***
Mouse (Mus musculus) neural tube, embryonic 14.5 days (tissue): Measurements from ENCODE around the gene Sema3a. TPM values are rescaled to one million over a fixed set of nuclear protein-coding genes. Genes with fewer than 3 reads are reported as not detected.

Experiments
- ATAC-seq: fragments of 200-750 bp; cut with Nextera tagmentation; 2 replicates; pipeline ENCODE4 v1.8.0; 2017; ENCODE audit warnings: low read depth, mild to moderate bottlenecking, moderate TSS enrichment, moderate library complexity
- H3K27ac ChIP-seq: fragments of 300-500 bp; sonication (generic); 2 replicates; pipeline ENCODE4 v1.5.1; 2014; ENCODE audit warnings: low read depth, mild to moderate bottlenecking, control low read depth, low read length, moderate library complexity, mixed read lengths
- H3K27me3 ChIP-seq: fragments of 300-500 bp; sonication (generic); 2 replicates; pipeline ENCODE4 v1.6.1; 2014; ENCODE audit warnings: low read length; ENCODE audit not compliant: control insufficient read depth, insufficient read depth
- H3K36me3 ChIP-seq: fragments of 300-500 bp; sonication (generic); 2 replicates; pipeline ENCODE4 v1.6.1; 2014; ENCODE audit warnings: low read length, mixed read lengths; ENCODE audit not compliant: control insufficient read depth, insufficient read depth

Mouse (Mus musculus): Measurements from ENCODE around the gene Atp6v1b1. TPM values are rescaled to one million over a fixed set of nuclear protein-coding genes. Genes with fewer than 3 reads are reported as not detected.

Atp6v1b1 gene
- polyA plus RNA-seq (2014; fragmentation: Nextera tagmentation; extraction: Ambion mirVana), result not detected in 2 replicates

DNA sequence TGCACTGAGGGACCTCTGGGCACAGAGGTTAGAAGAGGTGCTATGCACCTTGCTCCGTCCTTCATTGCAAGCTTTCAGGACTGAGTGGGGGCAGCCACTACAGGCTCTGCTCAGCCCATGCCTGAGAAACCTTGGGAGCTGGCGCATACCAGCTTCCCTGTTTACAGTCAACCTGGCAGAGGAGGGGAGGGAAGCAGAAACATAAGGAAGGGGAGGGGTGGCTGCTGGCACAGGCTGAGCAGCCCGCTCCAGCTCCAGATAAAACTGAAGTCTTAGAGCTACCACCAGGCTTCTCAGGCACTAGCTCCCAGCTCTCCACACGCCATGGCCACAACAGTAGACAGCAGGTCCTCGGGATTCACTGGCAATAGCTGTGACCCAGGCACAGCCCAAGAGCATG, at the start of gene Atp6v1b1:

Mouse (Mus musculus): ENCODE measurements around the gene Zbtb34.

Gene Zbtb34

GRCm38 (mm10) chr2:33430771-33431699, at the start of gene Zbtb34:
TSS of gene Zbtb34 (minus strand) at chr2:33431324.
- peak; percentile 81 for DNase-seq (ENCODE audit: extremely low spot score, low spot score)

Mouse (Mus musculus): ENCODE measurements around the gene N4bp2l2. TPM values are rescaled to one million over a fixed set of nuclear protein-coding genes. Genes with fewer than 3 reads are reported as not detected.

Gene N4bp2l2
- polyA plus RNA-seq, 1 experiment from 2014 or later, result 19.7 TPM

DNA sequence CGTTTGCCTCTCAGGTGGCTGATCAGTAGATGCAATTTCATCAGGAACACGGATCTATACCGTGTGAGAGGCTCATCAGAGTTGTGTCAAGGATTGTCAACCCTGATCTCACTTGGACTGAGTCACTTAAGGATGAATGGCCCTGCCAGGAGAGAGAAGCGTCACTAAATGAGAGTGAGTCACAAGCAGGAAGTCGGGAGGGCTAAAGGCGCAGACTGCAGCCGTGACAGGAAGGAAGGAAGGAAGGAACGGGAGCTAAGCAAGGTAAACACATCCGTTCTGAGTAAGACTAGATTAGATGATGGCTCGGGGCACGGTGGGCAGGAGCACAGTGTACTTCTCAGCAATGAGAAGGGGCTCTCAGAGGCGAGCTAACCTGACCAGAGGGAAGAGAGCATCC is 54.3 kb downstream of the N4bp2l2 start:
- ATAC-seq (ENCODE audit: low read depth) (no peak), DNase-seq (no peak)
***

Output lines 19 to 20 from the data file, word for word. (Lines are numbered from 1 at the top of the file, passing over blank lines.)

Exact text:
DNA sequence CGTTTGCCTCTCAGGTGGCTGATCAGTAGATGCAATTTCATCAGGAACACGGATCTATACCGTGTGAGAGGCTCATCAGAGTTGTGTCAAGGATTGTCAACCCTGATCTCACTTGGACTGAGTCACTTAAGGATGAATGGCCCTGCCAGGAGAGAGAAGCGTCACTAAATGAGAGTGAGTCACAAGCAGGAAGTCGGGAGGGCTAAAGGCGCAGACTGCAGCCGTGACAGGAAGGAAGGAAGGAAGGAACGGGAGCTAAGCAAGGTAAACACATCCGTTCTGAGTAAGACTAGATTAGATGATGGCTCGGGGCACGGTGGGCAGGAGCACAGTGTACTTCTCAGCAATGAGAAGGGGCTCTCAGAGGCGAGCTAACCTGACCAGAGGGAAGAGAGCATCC is 54.3 kb downstream of the N4bp2l2 start:
- ATAC-seq (ENCODE audit: low read depth) (no peak), DNase-seq (no peak)